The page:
There wasn't a lot of blood, but we could see drips in the snow, and frozen to the side of her face.  In Minnesota, it can get cold.  Real cold.  We're talking below zero temperatures with added windchills.  If memory serves me right, we were at about 20 below zero (Fahrenheit) for actual temperature, then with an additional windchill beyond that.  Lucky me...  I was going to get to stitch my own horse in that weather.  I vividly remembered why I decided to focus my practice on small animals!


Problem number one.  Winter gloves do not work well while suturing, so my hands and fingers could barely function after a while.  Problem number two.  Her tissue had actually frozen solid!  Passing a suture needle through her flap of skin became like attempting to pass the needle through a frozen steak!  Not exactly the easiest thing - especially considering the ever decreasing dexterity that my frozen hands were experiencing (not to mention that they actually froze to the metal instruments several times!)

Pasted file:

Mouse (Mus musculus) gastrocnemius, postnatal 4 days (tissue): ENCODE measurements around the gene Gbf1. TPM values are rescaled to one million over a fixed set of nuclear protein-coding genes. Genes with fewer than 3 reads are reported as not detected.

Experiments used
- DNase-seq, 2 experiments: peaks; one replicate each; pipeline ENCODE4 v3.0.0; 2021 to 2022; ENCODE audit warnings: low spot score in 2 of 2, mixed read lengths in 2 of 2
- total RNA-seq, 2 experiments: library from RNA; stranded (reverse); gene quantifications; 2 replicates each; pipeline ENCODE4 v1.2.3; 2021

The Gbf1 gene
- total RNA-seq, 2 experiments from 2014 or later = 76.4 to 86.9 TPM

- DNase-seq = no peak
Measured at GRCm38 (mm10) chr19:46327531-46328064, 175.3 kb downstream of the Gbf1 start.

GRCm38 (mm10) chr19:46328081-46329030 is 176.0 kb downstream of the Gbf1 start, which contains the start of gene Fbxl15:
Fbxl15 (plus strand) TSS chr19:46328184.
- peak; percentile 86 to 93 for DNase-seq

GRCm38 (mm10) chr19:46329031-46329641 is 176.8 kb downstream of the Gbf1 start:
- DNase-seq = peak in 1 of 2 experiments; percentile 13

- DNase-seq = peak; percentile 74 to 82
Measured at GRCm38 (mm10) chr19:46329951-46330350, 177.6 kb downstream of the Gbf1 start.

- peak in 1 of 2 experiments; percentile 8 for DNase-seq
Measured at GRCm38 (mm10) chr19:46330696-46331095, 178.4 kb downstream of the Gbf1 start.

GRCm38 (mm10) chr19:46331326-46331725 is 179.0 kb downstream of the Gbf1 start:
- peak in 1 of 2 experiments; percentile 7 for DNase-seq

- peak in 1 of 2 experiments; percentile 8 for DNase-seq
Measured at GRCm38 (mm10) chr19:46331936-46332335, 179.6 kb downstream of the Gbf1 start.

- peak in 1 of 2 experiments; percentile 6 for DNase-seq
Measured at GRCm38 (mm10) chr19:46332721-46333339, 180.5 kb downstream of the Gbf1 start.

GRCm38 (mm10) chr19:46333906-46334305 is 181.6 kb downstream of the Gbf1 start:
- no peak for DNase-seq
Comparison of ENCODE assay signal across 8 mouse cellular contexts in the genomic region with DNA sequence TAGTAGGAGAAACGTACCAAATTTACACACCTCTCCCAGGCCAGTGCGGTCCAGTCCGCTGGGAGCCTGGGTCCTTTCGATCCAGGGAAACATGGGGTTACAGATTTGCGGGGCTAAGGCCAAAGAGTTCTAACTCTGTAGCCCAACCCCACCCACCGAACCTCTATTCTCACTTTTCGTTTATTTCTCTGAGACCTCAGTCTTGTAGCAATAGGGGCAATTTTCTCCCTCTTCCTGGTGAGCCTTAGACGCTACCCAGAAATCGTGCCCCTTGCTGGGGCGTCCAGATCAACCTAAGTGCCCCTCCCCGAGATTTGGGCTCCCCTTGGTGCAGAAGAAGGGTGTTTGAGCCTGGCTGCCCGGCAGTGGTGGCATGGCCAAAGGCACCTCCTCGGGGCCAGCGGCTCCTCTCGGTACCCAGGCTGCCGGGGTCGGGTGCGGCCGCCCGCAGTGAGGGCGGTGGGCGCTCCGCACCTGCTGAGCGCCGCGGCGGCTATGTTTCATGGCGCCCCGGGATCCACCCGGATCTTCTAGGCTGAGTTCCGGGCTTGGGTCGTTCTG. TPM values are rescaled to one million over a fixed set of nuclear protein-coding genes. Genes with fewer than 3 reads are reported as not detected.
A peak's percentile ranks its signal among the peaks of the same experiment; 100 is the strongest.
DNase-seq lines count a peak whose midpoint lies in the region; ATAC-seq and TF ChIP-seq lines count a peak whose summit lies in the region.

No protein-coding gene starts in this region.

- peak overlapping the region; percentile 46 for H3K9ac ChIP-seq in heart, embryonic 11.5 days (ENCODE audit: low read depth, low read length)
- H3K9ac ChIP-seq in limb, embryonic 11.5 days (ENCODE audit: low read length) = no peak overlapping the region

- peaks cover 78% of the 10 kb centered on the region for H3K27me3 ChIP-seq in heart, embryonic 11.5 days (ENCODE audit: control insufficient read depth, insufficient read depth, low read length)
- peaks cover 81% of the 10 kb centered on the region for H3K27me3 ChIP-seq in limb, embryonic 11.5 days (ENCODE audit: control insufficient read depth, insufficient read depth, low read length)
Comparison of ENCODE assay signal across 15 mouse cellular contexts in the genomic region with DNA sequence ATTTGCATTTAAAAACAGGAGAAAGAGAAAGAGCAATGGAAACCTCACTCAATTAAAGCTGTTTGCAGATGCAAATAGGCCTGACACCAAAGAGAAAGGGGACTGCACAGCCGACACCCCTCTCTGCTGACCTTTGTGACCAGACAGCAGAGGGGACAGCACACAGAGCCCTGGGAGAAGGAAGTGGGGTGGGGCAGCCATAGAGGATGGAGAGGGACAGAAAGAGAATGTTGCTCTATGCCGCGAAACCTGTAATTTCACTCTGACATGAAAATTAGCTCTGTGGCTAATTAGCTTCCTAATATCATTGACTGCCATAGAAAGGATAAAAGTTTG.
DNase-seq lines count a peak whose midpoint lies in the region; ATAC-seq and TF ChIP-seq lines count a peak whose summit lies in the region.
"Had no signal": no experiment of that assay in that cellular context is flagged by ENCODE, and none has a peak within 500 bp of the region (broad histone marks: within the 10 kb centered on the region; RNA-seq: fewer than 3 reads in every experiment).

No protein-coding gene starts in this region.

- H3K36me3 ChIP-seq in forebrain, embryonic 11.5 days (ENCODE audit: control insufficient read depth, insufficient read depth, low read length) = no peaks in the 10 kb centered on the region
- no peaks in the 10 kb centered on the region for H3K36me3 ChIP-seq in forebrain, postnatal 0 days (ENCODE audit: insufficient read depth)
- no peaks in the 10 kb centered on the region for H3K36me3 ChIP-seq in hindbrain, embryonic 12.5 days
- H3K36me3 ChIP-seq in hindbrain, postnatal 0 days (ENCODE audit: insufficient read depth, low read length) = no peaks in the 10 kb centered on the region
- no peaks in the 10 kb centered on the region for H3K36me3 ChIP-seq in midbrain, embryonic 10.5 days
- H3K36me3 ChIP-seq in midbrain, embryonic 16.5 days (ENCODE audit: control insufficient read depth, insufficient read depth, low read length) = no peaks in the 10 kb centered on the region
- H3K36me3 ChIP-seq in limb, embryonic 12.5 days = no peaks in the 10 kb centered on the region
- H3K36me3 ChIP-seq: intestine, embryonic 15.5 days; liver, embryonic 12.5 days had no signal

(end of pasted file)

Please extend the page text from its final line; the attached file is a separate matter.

With her tissue being that frozen, I figured it was pretty much dead.  It was unlikely that any blood could be flowing through the frozen skin, and I figured that healing was basically a hope and dream.  More than likely, I was looking at keeping the defect mostly covered and free of infection, while the wound experience "second intention healing" and sealed up from the "outside-in".  Wounds can be pretty amazing and can contract and seal up, even when large amounts of tissue is missing.  However, it can take quite some time and usually leaves a considerable scar.  I actually never could place any sort of helpful suture in her laceration - as the frozen tissue didn't cooperate much with moving into place either.  My frozen hands were not going to be effective at warming up the tissue flap and making it malleable again - not without a heat gun - and I couldn't even get the suture needle to pass through the tissue without it bending!